Lyme Disease Awareness Month: May 2024

May is Lyme disease awareness month. Lyme disease is the fastest-growing vector-borne illness in the United States affecting an estimated 620,000+ Americans annually. Due to the difficulty in diagnosing and treating Lyme disease, over two million suffer from its debilitating later-stage symptoms. Global Lyme Alliance is celebrating this month by sharing their message “One Bite Is All It Takes” to remind people that one bite from a tick is all that it takes to get Lyme Disease.

What Causes Lyme & How Is It Spread?

Lyme disease is an infection caused by several strains of the bacteria Borrelia burgdorferi, transmitted to humans through the bite of an infected tick. The ticks that spread Lyme are typically no larger than a sesame seed. Their small size and the tick’s numbing saliva may cause you not to feel the bite.

On the West Coast, the Western black-legged tick is responsible for spreading Lyme disease on the West Coast. On the East Coast and in several mid-western states, it is the Eastern blacklegged tick (deer tick) that spreads Lyme. According to Lyle Peterson from the Centers for Disease Control and Prevention (CDC), there are 80 million Americans living in areas of highest risk for Lyme disease where these ticks are common.

Host animals also play a part in the spread of Lyme disease. On the East Coast, the white-footed mouse is the primary host. Birds, many small mammals, and whitetail deer can also harbor Lyme bacteria. These hosts provide the ticks with blood meals which allows them to live, reproduce, and infect people or pets.

Lyme in People

The symptoms of Lyme disease show up in stages, and vary for each case. See your health care provider if you have Lyme disease symptoms, an early diagnosis and proper treatment can improve outcomes. If you know you had a tick bite or might have been around ticks, watch for symptoms.

Early symptoms of Lyme disease usually occur 3-30 days after a tick bite. A bulls-eye rash is a common sign of Lyme disease, but it may not be present in up to 20% of cases. Other stage 1 symptoms include fever, headache, extreme tiredness, joint stiffness, muscle aches and pains, or swollen lymph nodes. Stage 2 symptoms often show up 3-10 weeks after a tick bite. Stage 2 symptoms include rashes on the body, neck stiffness, face muscle weakness, irregular heartbeats, body pain, numbness in the hands or feet, or vision loss. The most common condition of Stage 3 is arthritis in large joints, particularly the knees causing pain and swelling that may last for a long time. Stage 3 symptoms usually begin 2-12 months after a tick bite.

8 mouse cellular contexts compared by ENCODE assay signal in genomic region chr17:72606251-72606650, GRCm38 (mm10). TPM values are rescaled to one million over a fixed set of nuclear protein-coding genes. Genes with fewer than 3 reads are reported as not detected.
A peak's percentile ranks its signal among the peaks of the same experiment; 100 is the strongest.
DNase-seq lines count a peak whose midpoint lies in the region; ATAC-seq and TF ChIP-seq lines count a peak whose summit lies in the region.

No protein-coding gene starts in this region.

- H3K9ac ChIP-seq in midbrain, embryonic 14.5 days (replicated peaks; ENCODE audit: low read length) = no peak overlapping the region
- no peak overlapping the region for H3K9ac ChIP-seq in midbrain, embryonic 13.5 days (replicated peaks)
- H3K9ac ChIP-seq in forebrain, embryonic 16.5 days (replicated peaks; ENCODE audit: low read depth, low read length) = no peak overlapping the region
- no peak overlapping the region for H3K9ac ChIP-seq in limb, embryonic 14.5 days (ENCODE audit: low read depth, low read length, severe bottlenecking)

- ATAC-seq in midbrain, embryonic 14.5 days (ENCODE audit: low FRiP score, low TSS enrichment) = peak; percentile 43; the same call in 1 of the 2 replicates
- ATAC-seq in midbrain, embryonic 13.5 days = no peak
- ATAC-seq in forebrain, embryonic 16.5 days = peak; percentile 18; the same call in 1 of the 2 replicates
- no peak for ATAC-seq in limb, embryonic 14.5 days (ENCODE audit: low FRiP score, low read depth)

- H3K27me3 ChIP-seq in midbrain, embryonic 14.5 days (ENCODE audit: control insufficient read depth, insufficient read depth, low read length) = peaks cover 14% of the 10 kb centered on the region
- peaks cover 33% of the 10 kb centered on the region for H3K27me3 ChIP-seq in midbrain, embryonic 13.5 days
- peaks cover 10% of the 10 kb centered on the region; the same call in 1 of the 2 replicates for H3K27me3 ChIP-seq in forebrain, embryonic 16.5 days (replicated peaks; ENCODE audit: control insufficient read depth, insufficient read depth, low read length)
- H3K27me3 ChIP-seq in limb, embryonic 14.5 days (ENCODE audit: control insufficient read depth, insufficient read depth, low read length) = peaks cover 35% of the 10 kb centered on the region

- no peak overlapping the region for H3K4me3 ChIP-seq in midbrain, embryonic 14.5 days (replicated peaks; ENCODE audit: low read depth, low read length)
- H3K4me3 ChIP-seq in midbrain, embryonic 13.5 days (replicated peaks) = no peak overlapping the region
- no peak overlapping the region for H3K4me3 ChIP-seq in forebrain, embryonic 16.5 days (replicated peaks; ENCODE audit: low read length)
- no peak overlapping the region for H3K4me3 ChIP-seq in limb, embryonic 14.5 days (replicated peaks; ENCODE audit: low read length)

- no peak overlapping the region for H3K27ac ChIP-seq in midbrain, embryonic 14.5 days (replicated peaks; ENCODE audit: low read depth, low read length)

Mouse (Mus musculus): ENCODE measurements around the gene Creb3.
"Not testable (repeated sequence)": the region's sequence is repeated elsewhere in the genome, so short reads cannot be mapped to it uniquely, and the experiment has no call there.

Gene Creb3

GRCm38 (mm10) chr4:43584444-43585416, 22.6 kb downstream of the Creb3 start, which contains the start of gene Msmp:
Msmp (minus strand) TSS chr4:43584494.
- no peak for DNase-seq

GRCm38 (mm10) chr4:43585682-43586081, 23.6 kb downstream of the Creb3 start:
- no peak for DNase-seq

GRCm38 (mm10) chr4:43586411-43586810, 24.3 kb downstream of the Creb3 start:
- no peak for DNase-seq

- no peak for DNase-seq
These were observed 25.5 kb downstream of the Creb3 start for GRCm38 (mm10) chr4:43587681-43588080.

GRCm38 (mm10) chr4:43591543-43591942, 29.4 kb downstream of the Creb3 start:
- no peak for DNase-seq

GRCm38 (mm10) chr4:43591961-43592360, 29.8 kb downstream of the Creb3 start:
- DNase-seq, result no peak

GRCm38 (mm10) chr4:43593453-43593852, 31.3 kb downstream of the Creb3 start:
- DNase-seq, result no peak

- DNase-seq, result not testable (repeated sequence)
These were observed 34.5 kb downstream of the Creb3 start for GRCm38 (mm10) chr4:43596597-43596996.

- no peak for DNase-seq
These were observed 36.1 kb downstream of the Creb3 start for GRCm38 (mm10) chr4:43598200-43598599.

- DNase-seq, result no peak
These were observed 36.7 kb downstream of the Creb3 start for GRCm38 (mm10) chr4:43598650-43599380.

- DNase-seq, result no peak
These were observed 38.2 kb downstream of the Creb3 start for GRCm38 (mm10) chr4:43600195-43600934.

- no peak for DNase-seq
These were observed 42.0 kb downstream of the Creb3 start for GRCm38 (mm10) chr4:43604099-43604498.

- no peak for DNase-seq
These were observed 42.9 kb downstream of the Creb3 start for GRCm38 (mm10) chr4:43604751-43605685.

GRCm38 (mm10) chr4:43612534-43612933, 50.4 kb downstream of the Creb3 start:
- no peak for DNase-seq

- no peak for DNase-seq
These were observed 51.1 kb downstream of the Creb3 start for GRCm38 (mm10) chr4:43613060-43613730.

Lyme disease is difficult to diagnose because symptoms are not consistent and may mimic other conditions. Diagnosis for Lyme disease must be made by a healthcare provider experienced in recognizing Lyme disease. Blood and lab tests are done to confirm the diagnosis and rule out other conditions. Research is underway to develop and improve methods for diagnosing Lyme disease.

Your healthcare provider will tailor treatment based on your age, overall health, how sick you are, and your personal preference. Treatment will also be considered based on if you are bitten by a tick that tests positive for the bacteria that causes Lyme diseases, if you are pregnant, or if you live in a high-risk area. Lyme disease in the earliest stage is usually treated with antibiotics for 2-3 weeks.

Lyme in Dogs

Symptoms of Lyme disease in dogs include generalized pain, not eating, swollen joints, limping, lameness, and high fevers. Most dogs infected with Lyme disease take 2-5 months before they show symptoms. By this time, the disease may be widespread throughout the body.